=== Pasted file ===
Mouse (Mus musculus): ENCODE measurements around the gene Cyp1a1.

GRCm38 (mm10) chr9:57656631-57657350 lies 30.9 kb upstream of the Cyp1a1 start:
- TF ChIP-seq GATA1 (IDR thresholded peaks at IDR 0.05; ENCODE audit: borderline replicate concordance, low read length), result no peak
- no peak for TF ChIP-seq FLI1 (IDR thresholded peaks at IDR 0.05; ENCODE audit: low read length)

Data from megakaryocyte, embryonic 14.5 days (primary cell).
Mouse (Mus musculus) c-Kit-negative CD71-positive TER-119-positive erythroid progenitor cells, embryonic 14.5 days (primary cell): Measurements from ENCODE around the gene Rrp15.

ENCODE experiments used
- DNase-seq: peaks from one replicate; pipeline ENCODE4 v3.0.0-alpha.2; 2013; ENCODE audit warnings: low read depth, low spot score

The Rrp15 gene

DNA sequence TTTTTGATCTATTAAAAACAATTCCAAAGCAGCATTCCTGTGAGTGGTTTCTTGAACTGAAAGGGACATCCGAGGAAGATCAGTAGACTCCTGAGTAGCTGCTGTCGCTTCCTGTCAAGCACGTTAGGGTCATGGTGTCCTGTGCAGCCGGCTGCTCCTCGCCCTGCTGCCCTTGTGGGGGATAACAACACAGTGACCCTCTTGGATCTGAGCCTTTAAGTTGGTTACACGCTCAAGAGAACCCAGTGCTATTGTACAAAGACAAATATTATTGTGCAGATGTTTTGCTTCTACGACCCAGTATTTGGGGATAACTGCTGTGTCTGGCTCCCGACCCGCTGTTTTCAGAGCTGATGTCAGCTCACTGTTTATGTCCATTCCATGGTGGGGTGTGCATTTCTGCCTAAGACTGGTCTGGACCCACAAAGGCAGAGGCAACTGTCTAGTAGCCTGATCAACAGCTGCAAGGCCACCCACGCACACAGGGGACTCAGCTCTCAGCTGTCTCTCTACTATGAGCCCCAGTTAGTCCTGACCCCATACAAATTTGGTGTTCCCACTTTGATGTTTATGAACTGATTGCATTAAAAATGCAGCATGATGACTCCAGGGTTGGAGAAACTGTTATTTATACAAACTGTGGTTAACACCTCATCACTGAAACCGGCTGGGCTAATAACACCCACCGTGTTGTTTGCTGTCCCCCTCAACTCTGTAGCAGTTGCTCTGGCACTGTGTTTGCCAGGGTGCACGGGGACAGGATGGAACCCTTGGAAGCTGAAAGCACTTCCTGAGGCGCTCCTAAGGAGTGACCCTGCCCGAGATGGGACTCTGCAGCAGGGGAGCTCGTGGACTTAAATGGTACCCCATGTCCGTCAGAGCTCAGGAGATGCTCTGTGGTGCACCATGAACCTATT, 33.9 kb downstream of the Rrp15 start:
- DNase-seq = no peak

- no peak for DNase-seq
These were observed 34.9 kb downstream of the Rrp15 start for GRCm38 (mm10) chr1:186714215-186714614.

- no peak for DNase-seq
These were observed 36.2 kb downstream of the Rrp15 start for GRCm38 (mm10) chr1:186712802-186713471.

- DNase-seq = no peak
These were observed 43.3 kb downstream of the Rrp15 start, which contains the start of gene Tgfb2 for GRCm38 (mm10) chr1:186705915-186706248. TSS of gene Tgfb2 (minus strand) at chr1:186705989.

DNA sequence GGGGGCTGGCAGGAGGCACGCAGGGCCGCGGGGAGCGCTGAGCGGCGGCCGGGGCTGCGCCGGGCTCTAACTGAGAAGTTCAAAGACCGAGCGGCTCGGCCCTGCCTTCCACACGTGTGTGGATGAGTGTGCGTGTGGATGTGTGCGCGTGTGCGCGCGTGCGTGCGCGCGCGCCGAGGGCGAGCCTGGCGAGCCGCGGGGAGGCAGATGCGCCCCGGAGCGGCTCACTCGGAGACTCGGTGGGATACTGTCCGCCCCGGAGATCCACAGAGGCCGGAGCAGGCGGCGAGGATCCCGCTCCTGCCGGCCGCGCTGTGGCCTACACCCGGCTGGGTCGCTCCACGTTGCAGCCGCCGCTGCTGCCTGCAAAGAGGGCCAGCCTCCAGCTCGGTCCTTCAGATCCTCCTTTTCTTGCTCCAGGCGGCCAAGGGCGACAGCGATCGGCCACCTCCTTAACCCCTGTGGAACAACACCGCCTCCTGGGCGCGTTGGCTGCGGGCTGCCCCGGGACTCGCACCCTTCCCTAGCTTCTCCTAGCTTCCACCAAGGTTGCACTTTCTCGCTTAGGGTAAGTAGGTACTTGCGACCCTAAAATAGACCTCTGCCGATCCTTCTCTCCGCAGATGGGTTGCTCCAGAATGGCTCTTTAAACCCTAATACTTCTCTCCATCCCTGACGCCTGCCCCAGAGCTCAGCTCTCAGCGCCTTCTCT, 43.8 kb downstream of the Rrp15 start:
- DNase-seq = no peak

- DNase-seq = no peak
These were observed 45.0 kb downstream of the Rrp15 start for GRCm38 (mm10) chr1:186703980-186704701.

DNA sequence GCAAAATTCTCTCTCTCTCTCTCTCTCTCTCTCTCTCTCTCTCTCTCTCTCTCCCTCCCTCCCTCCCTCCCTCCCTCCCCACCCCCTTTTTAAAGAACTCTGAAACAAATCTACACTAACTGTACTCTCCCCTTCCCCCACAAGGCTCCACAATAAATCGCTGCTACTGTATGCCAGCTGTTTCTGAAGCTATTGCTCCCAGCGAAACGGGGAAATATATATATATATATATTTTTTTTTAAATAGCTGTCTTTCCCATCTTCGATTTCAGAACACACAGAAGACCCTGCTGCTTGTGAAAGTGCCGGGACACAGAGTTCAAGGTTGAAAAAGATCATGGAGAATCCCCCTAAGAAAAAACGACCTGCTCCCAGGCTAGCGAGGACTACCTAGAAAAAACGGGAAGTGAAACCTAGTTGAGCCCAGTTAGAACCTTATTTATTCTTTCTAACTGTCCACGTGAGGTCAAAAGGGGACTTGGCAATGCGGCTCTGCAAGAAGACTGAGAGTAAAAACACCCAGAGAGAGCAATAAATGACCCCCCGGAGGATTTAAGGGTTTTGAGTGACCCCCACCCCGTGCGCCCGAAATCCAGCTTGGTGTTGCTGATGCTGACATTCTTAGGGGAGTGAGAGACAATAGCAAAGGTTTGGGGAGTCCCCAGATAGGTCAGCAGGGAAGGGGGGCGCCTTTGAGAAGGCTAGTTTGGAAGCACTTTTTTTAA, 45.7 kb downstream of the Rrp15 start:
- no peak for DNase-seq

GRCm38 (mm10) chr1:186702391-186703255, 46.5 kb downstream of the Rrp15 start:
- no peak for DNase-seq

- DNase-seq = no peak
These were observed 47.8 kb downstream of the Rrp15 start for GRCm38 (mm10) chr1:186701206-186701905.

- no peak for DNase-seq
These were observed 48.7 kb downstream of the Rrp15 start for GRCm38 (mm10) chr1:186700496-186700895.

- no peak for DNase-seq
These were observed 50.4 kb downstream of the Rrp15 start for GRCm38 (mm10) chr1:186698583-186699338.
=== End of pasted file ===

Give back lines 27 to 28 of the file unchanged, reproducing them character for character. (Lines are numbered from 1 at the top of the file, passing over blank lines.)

These were observed 47.8 kb downstream of the Rrp15 start for GRCm38 (mm10) chr1:186701206-186701905.

- no peak for DNase-seq